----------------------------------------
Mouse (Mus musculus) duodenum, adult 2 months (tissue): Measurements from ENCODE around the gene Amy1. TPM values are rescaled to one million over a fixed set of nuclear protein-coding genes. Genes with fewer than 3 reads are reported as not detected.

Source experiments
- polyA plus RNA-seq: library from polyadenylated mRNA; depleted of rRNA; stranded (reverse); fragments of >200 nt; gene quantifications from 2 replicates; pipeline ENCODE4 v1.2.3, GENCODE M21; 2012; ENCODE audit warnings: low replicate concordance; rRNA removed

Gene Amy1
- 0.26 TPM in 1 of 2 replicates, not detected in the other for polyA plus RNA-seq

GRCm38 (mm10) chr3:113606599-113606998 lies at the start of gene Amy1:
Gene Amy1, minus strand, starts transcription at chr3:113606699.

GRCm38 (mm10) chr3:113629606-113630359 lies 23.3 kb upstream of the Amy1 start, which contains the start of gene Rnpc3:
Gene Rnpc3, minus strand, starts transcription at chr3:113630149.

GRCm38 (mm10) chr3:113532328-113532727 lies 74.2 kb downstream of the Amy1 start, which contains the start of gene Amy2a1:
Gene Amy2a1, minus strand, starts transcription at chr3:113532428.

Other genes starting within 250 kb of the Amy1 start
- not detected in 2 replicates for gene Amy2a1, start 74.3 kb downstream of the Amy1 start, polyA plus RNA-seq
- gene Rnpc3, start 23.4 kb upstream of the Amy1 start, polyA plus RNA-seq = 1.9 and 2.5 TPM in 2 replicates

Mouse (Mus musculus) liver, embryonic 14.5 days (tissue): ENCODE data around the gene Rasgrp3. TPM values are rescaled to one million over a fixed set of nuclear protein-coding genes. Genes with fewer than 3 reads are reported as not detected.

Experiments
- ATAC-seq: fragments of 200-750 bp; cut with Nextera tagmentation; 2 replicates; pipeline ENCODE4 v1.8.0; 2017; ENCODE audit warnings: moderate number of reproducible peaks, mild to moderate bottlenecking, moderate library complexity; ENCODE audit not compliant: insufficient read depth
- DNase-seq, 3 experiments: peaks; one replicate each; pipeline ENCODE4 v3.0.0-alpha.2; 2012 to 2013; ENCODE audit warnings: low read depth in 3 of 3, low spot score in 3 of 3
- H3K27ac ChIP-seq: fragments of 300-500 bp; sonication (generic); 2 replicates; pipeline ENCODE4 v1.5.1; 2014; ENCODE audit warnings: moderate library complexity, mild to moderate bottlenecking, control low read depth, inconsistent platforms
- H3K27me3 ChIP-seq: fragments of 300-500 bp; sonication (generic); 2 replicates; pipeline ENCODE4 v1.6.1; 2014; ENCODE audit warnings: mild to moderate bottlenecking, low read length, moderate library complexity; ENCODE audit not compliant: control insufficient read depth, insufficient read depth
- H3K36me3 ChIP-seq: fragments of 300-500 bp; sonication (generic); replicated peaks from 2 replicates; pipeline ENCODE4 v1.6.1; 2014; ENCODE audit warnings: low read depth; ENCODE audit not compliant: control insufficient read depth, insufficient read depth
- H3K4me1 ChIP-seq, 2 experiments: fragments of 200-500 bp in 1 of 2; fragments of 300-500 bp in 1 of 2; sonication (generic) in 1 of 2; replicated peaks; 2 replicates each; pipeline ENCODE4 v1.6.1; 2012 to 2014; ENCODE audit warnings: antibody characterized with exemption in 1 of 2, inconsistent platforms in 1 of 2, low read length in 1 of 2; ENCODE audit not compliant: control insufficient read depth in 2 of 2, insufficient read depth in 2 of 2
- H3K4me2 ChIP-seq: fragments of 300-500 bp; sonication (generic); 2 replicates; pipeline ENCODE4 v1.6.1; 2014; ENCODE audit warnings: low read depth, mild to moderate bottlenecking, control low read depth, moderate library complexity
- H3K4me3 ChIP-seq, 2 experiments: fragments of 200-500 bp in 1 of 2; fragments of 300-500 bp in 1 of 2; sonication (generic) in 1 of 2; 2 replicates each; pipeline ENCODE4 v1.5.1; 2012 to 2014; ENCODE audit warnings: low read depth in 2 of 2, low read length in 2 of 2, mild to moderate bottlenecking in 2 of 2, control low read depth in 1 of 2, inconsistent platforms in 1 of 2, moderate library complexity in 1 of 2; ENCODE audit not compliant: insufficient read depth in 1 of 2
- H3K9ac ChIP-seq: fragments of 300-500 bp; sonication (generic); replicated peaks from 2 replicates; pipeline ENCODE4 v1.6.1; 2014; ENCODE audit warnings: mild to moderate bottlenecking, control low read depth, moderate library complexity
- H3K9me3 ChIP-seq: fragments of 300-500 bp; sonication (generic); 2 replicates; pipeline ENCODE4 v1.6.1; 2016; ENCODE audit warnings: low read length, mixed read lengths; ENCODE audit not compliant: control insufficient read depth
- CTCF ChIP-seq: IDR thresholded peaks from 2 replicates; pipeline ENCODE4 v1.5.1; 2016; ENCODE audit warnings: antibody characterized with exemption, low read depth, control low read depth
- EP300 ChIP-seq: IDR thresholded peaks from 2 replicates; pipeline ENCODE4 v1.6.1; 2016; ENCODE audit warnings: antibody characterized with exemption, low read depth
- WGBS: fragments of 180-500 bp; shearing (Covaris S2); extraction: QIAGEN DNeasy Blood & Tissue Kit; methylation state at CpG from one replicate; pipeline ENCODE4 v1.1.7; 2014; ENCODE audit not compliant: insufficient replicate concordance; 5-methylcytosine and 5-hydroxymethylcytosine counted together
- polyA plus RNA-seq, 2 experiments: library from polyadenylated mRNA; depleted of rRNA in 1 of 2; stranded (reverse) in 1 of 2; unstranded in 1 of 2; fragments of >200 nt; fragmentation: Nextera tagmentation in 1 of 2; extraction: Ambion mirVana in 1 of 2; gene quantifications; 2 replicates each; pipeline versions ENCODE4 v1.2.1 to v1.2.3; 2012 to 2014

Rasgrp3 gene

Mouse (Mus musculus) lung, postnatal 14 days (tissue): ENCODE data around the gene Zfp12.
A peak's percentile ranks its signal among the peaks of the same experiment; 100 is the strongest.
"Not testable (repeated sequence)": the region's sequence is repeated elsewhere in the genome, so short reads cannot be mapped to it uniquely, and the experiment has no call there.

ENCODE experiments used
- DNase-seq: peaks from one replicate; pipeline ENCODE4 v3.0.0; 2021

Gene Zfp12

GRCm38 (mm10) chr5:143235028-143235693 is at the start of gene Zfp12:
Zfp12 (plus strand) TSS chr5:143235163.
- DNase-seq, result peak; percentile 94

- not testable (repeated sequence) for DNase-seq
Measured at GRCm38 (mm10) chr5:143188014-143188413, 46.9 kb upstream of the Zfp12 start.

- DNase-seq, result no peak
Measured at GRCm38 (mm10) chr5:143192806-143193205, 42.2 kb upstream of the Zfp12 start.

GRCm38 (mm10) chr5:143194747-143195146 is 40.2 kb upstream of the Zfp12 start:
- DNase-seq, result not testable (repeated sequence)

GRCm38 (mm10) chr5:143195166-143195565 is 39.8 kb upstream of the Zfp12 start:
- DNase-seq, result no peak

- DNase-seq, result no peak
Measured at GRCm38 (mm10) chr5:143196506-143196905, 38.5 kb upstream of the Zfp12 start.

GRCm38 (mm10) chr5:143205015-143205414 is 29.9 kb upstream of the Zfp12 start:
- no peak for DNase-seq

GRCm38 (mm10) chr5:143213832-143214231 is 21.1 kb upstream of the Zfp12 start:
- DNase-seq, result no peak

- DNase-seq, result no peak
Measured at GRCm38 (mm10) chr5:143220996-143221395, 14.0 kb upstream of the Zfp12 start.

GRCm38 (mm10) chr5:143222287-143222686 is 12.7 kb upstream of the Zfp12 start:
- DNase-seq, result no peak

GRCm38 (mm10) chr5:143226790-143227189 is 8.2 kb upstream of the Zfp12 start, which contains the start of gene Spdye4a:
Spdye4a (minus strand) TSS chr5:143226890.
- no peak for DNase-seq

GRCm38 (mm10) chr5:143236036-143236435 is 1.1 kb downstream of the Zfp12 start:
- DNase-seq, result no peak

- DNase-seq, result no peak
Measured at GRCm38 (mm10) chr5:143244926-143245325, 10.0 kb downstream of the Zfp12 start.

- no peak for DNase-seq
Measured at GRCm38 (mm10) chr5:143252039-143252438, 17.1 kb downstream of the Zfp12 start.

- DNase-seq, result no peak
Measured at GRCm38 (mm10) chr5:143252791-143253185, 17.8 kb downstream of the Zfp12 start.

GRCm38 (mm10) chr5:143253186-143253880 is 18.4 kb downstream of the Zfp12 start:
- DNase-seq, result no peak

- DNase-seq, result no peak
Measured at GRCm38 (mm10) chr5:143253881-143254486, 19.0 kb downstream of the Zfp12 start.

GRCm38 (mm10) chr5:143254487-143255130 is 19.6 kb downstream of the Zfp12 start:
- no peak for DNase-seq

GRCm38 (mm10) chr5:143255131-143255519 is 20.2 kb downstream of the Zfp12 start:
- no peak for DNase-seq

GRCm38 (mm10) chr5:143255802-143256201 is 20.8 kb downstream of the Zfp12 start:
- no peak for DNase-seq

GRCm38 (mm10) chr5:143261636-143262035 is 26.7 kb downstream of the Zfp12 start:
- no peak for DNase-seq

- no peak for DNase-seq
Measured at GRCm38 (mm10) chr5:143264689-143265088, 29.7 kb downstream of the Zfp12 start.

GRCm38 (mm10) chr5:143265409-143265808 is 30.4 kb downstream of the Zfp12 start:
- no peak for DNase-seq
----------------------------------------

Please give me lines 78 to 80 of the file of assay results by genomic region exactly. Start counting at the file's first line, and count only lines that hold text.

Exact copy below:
GRCm38 (mm10) chr5:143255802-143256201 is 20.8 kb downstream of the Zfp12 start:
- no peak for DNase-seq

GRCm38 (mm10) chr5:143261636-143262035 is 26.7 kb downstream of the Zfp12 start: